The Association of American University Presses has released Sustaining Scholarly Publishing: New Business Models for University Presses.
Here's an excerpt from the press release:
Within the scholarly communications ecosystem, scholarly publishers are a keystone species. University presses—as well as academic societies, research institutions, and other scholarly publishers—strive to fulfill the mission of making public the fruits of scholarly research as effectively as possible within that ecosystem. While that mission has remained constant, in recent years the landscape in which it is carried out has altered dramatically.
"Sustaining Scholarly Publishing" explores many current scholarly publishing experiments and initiatives, defines characteristics of effective business models and the challenges of transitioning from a traditional sales-based model, and presents several recommendations for sustaining high-quality scholarly publishing throughout this time of change. The AAUP report was prepared by the Task Force on Economic Models for Scholarly Publishing, chaired by Lynne Withey, now-retired director of the University of California Press. . . .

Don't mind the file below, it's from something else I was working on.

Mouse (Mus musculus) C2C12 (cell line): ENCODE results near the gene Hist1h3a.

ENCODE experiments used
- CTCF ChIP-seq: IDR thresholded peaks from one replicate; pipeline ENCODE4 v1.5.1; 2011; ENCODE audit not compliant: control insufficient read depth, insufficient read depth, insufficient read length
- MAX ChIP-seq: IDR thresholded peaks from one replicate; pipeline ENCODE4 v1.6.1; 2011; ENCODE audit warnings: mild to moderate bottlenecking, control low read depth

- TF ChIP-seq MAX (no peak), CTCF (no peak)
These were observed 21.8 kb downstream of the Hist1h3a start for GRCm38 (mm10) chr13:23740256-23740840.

Among the report's recommendations:
- Active and open sharing of lessons learned by participants in existing digital publishing projects should be an ongoing process.
- The support of foundations, libraries, and university administrations in providing funds to work toward the digital future has been, and will remain, crucial.
- Open access is a principle to be embraced, if publishing costs can be supported by the larger scholarly enterprise. University presses, and nonprofit publishers generally, should be fully engaged in these discussions.
- Proposals and plans for new business models should explicitly address the potential impact of the new model on other parts of a press's programs, as well as explicitly address the requirements, both operational and financial, for making the transition to a new model.